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Reviewed by Grant Leishman for Readers' Favorite
Ordinary People, Extraordinary Elections: A Memoir of International Democracy Builders (Ordinary People Trilogy Book 2) by Lois Ann Nicolai is a continuation of the amazing journey of this former Indiana farmer’s wife who reinvented her life after her husband’s tragic death. Setting out on a journey of promoting peace around the world, Lois has kept up a breathtaking pace for the past thirty-odd years. This chapter of her adventure focuses on the work she has done in fostering the growth of democracy, throughout Europe following the collapse of the Soviet Union. As a volunteer for OSCE/PAE (Organization for Security and Cooperation in Europe), Lois traveled to, observed, and supervised the elections in many emerging new states in the Balkans and elsewhere in Europe, including Bosnia-Herzegovina, Moldova, Kosovo, Kazakhstan, and others. As both a long-term observer (helping to register local electors, especially displaced persons for the upcoming elections and assisting local election authorities with systems and plans for democratic elections that had never previously been held in these countries) and a short-term observer (observing actual polling day and the counting of votes), she played an instrumental part in fostering democracy in these former communist countries. She takes us on a journey that includes the sights, the dangers, the wonderful people she encountered, and their thirst for freedom and democracy, along with the ingrained mistrust and sometimes hatred between the ethnicities that make up these newly minted states.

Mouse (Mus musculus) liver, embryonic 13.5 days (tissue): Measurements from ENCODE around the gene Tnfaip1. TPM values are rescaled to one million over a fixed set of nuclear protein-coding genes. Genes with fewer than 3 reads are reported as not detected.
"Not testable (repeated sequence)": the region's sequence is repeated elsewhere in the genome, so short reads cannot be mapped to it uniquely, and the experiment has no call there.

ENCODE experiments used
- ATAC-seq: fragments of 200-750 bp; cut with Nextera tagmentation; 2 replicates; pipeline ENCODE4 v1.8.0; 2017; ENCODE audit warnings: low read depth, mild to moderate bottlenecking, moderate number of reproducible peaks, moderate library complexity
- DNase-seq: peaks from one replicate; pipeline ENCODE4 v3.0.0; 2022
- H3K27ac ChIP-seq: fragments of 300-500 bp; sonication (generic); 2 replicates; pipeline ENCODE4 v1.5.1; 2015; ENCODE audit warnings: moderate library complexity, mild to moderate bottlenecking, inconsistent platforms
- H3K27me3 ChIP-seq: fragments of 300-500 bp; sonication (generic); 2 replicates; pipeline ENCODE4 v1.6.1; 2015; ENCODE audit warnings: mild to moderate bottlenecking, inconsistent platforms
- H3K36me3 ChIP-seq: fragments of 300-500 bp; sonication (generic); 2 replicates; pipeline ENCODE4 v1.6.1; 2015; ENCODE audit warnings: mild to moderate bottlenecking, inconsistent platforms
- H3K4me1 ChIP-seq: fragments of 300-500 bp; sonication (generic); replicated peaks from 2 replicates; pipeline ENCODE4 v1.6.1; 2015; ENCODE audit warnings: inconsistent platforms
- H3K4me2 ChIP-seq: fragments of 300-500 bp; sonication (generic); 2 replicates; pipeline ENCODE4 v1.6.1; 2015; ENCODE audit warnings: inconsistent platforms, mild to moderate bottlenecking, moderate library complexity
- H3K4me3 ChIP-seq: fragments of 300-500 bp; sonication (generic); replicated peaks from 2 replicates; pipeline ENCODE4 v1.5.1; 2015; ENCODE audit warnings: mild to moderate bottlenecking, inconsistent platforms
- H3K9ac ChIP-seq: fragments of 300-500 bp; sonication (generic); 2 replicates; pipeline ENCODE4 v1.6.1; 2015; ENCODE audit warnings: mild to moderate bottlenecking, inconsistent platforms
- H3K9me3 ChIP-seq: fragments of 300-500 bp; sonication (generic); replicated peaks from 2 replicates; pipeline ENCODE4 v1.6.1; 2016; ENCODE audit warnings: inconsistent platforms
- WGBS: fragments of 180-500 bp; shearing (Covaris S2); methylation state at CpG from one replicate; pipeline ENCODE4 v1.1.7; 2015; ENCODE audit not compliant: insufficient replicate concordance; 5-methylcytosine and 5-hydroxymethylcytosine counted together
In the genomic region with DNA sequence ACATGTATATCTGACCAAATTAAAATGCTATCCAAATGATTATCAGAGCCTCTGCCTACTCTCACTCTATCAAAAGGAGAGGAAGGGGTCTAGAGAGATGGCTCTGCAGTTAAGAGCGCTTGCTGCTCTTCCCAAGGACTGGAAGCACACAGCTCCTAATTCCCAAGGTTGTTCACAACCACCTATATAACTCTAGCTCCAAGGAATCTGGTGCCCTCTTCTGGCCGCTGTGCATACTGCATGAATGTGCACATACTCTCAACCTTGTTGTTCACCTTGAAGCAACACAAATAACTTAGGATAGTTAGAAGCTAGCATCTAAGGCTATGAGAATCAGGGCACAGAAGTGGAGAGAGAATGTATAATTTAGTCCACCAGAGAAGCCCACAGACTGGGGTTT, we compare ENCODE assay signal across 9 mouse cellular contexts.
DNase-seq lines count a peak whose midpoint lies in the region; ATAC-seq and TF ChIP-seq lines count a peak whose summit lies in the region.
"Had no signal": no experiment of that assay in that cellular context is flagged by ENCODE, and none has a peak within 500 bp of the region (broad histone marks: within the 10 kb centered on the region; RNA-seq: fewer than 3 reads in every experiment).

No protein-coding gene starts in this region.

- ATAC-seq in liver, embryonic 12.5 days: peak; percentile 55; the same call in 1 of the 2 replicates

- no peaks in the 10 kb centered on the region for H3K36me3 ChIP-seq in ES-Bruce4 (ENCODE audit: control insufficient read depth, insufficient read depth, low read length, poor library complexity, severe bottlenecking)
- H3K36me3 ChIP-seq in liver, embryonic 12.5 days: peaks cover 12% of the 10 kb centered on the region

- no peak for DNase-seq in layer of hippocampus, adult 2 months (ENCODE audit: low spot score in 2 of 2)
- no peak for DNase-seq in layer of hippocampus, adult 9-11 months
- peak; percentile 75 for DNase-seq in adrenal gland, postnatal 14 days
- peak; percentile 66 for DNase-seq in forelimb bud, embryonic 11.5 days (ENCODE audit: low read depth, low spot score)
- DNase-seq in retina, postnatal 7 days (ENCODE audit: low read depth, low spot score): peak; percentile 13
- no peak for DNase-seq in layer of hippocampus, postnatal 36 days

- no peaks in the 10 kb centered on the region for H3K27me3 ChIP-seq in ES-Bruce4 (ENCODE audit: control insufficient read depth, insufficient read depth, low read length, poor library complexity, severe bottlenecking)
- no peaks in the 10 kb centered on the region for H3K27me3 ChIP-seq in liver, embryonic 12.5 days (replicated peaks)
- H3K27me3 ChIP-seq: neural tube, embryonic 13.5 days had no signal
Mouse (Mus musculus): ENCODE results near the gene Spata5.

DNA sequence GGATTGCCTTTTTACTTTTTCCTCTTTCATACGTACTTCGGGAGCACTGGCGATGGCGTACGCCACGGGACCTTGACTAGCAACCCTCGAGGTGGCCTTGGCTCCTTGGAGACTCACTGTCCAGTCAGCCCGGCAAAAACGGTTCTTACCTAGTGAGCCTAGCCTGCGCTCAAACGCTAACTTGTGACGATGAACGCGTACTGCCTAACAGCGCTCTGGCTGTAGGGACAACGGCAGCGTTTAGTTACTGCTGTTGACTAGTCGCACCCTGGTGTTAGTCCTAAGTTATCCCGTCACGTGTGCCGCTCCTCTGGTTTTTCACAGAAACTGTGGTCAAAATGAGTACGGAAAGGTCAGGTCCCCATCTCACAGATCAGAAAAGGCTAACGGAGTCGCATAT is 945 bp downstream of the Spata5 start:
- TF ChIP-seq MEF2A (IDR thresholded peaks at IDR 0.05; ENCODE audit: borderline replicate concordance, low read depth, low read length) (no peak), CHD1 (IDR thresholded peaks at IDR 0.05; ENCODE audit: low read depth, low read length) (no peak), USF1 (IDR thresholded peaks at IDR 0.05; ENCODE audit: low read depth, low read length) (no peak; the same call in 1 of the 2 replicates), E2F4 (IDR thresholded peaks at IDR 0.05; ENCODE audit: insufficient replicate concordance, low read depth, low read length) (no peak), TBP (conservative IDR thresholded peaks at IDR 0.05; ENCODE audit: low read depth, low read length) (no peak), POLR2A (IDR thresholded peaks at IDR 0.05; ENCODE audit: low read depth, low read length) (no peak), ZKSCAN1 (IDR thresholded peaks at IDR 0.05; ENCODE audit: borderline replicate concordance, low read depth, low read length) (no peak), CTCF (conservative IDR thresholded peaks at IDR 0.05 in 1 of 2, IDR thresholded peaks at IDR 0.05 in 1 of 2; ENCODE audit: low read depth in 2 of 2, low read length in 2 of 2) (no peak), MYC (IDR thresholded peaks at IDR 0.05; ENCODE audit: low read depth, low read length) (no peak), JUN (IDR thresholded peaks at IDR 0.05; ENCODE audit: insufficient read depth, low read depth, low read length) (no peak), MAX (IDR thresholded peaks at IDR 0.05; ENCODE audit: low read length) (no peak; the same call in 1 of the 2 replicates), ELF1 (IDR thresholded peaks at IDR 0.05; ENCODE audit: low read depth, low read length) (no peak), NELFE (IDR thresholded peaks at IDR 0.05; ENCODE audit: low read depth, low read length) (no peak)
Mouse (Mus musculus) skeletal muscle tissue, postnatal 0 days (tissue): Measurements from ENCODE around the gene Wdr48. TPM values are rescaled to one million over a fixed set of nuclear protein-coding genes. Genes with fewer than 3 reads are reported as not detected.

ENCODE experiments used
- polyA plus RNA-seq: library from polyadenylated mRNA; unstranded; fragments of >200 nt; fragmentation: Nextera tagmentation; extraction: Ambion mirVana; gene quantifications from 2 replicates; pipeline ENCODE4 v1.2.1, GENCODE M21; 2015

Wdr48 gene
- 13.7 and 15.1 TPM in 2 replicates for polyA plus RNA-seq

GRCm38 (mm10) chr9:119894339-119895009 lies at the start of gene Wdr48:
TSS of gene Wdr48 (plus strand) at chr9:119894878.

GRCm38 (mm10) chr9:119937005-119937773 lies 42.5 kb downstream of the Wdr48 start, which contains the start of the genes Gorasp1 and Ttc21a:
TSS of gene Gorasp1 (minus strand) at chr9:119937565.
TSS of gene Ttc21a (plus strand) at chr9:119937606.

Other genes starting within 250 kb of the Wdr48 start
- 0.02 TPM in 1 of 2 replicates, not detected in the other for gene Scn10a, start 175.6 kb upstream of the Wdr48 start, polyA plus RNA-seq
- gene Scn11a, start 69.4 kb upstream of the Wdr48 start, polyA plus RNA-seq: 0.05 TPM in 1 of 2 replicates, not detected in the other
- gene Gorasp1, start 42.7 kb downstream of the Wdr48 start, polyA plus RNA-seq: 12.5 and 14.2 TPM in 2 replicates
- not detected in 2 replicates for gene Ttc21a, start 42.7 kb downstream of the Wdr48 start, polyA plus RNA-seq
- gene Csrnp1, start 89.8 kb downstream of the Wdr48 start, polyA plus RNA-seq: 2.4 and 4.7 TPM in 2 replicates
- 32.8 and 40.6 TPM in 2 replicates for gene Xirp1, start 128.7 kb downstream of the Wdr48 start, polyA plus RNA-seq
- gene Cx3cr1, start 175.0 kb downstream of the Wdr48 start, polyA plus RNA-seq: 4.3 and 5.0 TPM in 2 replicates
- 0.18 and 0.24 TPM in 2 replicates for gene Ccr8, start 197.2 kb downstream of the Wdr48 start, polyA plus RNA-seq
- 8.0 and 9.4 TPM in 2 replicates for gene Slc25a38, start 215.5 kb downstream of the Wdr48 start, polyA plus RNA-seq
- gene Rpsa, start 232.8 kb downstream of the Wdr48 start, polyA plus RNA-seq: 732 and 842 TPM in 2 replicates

Ordinary People, Extraordinary Elections, like her first book in this series, is an absolute joy to read and something that can easily be accomplished in one pleasurable sitting in front of the fire of an afternoon. Author Lois Ann Nicolai has an innate ability as a writer to transport you into these often scary and sometimes dangerous foreign climes. Her writing is simple, straightforward, and directly from her heart. What drives Lois, when many of us are content to put up our feet and rest on our laurels, is what makes this story so compelling. If you are like me, of a not too dissimilar an age to Lois, you will look around and perhaps feel a little guilty that you are not contributing to the ideal of world peace and democracy with the fervor that Lois clearly brings to the task. I appreciated the short essays by some other election observers at the end of the book, which in many ways served to make Lois’ observations even more pertinent and relevant. What I particularly enjoyed about this iteration of her adventures is the deep personal relationships that she formed with her fellow observers but also with the people of the villages she was assigned to. It is telling that she could return to a small village in Bosnia, the site of her first mission some sixteen years earlier, and still be recognized by passersby on the street and welcomed with open arms. To quote the inimitable Winston Churchill: “Indeed it has been said that democracy is the worst form of government except for all those other forms that have been tried from time to time." Lois Ann Nicolai has made a difference in the world, as only Lois can and I wait with excitement to read the final memoir of this ordinary woman on her extraordinary journey through the second half of her life.